The Ad Libs only ever scored one smash hit, the bounding "The Boy from New York City," but their jazz-inflected songwriting style was unique enough to set them somewhat apart from the droves of post-doo wop R&B bands popping up in the early '60s. The Complete Blue Cat Recordings is another extensive "from the vaults"-style collection from reissue label Real Gone Music, exhaustively combing the archives to unearth a wealth of rarities from this mostly uncelebrated group. Of course their biggest hit is here, in four versions including an instrumental variation and different alternate takes. Other singles that didn't make waves that big -- like "I'm Just a Down Home Girl" and the Ellie Greenwich-penned "He Ain't No Angel" -- also showcase Mary Ann Thomas' lead vocals bedded by her all-male backup singers. This arrangement of female lead and male backing vocals was less common in the Red Bird/Blue Cat roster, and had scored hits for enough early-'60s vocal groups to inspire the formerly all-male band (first known as the Creators) to add Thomas and regroup as the Ad Libs. Despite the fact that their most successful tunes came out of this new arrangement, group leader and primary songwriter John Taylor still takes the lead on tracks like the sock-hopping "Johnny My Boy" and the wistful yodel of "Oo-Wee Oh Me Oh My." The majority of The Complete Blue Cat Recordings is made up of previously unreleased material, including several fully realized studio songs that never saw the light of day and seven tracks from a 1964 a cappella demo. Much like other archival digs on Real Gone Music from the Red Bird Records vault, this collection includes several unlisted tracks of in-studio recording session chatter and between-song crosstalk. While these bonus tracks are rarely much more than a one-time listen, the behind-the-scenes intimacy gives humanity and personality to the often anonymous-feeling voices behind the bygone music. The Ad Libs were lesser players in their era, and parts of this collection speak to their unorganized scramble for another hit. The never-issued track "The Slime" (potentially a new gutter-inspired dance craze?) is particularly suspect, if amusing in hindsight. Even though the multiple versions and repeated songs get a little repetitive, this collection works more as a completist's anthology than a best-of package. Casual listeners might not find a lot to return to here, but for anyone invested in the early days of the girl group era or the Red Bird story, this is a rare glimpse into a deeper layer of that history.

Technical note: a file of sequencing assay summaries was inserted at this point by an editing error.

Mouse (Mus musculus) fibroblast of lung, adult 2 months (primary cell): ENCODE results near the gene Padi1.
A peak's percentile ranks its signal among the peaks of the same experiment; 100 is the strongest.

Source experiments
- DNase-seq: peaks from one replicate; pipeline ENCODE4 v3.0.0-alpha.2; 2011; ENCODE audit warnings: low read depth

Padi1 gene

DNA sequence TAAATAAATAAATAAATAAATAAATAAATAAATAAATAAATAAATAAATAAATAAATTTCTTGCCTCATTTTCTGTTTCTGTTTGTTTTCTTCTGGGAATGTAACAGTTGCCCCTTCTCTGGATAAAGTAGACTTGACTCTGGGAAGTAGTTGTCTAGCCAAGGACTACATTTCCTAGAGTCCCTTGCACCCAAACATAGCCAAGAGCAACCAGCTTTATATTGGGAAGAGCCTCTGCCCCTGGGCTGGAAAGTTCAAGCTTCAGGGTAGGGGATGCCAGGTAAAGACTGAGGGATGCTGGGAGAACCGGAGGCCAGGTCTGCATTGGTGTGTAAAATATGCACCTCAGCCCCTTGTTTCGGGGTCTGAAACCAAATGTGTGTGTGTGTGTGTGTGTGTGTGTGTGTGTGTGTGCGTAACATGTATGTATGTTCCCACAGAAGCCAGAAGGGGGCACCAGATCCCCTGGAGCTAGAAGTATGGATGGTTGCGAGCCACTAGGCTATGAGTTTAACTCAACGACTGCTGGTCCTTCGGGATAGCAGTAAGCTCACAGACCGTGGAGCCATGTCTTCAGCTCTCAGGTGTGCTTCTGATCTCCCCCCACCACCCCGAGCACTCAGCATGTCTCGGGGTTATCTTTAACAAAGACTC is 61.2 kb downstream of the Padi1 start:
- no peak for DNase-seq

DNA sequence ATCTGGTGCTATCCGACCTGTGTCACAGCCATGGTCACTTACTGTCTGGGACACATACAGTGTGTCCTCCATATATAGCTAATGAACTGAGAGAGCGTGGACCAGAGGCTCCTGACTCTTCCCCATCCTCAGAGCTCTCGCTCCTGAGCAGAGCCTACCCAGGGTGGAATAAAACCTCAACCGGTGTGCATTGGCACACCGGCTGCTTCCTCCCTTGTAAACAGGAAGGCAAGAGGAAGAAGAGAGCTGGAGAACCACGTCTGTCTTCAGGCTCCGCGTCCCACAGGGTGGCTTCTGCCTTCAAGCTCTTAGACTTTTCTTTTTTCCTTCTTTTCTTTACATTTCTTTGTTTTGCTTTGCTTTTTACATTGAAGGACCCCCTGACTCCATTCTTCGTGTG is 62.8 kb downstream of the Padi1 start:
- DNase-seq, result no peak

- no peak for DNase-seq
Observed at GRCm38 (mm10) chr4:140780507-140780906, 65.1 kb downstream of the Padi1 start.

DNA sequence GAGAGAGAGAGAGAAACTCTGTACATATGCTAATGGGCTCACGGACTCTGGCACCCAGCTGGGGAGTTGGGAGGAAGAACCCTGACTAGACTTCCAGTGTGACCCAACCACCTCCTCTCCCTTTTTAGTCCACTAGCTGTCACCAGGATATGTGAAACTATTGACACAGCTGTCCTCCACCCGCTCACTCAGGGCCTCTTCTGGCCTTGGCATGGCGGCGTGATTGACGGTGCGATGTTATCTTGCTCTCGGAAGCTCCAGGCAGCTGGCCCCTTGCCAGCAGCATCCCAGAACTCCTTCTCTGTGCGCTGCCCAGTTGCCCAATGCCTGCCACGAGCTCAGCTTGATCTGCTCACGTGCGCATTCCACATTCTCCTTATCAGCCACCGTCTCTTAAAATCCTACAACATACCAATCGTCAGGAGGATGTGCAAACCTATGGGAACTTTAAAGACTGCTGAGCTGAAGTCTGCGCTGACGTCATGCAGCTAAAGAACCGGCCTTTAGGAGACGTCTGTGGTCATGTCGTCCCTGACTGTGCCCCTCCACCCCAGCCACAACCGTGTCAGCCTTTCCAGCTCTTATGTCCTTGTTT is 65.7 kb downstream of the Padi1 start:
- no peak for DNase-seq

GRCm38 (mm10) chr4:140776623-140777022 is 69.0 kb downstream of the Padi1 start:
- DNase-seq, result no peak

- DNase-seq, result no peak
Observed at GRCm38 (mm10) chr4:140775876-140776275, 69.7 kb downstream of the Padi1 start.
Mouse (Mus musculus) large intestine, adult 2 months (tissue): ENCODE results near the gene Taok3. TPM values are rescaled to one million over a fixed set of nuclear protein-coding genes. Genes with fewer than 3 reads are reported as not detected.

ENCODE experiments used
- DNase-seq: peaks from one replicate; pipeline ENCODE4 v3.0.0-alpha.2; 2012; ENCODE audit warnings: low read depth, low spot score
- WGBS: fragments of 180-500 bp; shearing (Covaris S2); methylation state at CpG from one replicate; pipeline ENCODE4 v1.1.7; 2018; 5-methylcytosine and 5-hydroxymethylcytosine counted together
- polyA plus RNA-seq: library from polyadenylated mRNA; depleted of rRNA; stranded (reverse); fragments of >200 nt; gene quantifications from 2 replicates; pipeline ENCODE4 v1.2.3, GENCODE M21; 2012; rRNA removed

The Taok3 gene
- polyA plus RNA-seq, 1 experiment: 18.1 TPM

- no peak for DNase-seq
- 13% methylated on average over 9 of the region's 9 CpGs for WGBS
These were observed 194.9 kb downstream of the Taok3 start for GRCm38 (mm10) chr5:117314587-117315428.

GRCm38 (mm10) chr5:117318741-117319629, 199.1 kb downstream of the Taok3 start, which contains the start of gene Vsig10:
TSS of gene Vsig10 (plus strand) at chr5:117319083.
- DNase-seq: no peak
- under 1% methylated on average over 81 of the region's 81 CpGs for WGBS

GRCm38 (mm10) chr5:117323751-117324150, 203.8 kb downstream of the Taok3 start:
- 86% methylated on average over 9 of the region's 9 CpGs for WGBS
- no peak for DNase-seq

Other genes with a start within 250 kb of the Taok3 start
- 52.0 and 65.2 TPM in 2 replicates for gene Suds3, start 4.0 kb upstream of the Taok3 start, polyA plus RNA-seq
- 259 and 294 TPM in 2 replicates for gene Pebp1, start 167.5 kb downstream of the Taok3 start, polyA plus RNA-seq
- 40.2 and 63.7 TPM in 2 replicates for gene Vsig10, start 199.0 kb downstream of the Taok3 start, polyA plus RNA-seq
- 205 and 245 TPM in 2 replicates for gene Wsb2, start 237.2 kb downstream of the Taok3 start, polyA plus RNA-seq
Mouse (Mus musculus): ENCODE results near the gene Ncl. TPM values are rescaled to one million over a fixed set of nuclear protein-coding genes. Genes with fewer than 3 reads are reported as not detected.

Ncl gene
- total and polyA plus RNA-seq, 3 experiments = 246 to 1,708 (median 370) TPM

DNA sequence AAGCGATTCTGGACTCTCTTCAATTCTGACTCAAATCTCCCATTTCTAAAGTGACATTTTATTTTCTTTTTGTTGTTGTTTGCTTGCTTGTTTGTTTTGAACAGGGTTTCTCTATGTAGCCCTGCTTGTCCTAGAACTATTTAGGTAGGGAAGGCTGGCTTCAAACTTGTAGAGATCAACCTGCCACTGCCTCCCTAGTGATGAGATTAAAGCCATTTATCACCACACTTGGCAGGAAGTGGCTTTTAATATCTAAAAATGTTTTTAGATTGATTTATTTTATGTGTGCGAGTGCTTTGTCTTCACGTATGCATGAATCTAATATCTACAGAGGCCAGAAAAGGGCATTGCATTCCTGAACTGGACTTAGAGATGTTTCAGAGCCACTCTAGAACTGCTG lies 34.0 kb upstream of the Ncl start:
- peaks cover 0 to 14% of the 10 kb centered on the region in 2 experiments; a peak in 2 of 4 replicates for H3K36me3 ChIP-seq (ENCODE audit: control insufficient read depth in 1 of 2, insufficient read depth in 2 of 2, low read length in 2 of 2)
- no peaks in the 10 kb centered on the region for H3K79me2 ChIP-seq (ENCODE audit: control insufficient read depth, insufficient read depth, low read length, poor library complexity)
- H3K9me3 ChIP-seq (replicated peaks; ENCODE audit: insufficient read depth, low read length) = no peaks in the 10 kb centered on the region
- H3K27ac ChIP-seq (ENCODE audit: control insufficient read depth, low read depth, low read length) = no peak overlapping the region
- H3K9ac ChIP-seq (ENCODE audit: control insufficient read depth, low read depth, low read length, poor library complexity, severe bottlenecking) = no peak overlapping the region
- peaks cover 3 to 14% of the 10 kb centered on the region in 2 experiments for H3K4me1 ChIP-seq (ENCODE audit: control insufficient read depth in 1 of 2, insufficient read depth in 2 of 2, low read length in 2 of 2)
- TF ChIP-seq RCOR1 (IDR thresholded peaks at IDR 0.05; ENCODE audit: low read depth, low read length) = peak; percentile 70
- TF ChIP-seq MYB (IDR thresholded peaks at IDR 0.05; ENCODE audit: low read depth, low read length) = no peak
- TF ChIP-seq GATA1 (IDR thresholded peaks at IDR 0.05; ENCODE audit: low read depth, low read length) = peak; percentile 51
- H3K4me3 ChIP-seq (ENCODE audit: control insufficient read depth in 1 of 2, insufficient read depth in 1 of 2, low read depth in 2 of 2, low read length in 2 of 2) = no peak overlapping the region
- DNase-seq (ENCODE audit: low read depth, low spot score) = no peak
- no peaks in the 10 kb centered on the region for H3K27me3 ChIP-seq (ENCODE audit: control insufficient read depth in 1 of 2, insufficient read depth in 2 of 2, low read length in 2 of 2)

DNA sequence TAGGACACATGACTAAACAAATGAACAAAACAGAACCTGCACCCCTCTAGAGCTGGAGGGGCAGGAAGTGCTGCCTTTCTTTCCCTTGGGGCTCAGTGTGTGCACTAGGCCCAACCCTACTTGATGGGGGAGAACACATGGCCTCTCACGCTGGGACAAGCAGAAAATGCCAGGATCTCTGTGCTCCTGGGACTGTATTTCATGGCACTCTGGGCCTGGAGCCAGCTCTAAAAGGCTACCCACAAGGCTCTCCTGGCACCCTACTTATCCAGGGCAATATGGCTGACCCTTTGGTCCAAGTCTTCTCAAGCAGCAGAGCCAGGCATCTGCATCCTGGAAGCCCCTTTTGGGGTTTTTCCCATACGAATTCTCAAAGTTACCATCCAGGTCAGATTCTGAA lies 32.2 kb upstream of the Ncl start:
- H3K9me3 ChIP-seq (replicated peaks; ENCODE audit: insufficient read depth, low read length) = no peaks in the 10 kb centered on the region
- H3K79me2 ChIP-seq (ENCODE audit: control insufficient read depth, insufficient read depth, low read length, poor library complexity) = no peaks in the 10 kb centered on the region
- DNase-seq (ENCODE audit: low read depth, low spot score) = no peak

Share this page
AllMusic Review by Fred Thomas